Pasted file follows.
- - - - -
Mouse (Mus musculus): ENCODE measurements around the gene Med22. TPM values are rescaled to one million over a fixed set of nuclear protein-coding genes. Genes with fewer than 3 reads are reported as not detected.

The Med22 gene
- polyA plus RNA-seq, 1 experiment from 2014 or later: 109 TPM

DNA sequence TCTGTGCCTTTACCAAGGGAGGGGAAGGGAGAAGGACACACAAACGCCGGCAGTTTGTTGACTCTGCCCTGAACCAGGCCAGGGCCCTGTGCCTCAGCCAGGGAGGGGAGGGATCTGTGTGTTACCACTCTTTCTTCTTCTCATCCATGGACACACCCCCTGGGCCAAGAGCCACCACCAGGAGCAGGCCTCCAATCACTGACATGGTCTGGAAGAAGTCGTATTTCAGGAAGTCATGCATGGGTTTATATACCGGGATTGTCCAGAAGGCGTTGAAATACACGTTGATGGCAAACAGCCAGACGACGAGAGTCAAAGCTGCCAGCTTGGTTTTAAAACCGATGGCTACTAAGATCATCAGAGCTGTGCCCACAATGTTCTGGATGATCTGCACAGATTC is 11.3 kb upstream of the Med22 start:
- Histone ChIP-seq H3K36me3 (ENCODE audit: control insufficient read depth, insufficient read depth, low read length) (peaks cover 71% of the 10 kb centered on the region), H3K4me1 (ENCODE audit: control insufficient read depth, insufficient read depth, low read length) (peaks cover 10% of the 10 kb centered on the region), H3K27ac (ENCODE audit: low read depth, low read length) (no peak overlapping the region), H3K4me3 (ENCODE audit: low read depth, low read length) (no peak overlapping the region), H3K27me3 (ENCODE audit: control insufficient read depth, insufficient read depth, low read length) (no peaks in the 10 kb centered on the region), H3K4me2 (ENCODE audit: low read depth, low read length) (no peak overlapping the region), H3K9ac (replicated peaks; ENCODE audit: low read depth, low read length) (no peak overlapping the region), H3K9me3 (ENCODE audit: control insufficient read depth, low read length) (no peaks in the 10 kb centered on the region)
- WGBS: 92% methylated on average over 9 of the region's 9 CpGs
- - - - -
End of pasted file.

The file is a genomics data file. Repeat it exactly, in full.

Mouse (Mus musculus): ENCODE measurements around the gene Med22. TPM values are rescaled to one million over a fixed set of nuclear protein-coding genes. Genes with fewer than 3 reads are reported as not detected.

The Med22 gene
- polyA plus RNA-seq, 1 experiment from 2014 or later: 109 TPM

DNA sequence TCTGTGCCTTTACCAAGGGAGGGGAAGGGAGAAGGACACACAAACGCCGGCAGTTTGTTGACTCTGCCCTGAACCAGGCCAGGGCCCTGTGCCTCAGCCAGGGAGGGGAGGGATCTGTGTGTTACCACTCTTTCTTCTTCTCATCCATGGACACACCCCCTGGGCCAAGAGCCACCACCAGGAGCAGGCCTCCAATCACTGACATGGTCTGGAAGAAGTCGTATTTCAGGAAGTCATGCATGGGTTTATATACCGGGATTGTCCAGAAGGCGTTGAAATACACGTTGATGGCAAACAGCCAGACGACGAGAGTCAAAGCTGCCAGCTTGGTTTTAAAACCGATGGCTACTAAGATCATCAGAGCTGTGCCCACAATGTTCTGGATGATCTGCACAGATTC is 11.3 kb upstream of the Med22 start:
- Histone ChIP-seq H3K36me3 (ENCODE audit: control insufficient read depth, insufficient read depth, low read length) (peaks cover 71% of the 10 kb centered on the region), H3K4me1 (ENCODE audit: control insufficient read depth, insufficient read depth, low read length) (peaks cover 10% of the 10 kb centered on the region), H3K27ac (ENCODE audit: low read depth, low read length) (no peak overlapping the region), H3K4me3 (ENCODE audit: low read depth, low read length) (no peak overlapping the region), H3K27me3 (ENCODE audit: control insufficient read depth, insufficient read depth, low read length) (no peaks in the 10 kb centered on the region), H3K4me2 (ENCODE audit: low read depth, low read length) (no peak overlapping the region), H3K9ac (replicated peaks; ENCODE audit: low read depth, low read length) (no peak overlapping the region), H3K9me3 (ENCODE audit: control insufficient read depth, low read length) (no peaks in the 10 kb centered on the region)
- WGBS: 92% methylated on average over 9 of the region's 9 CpGs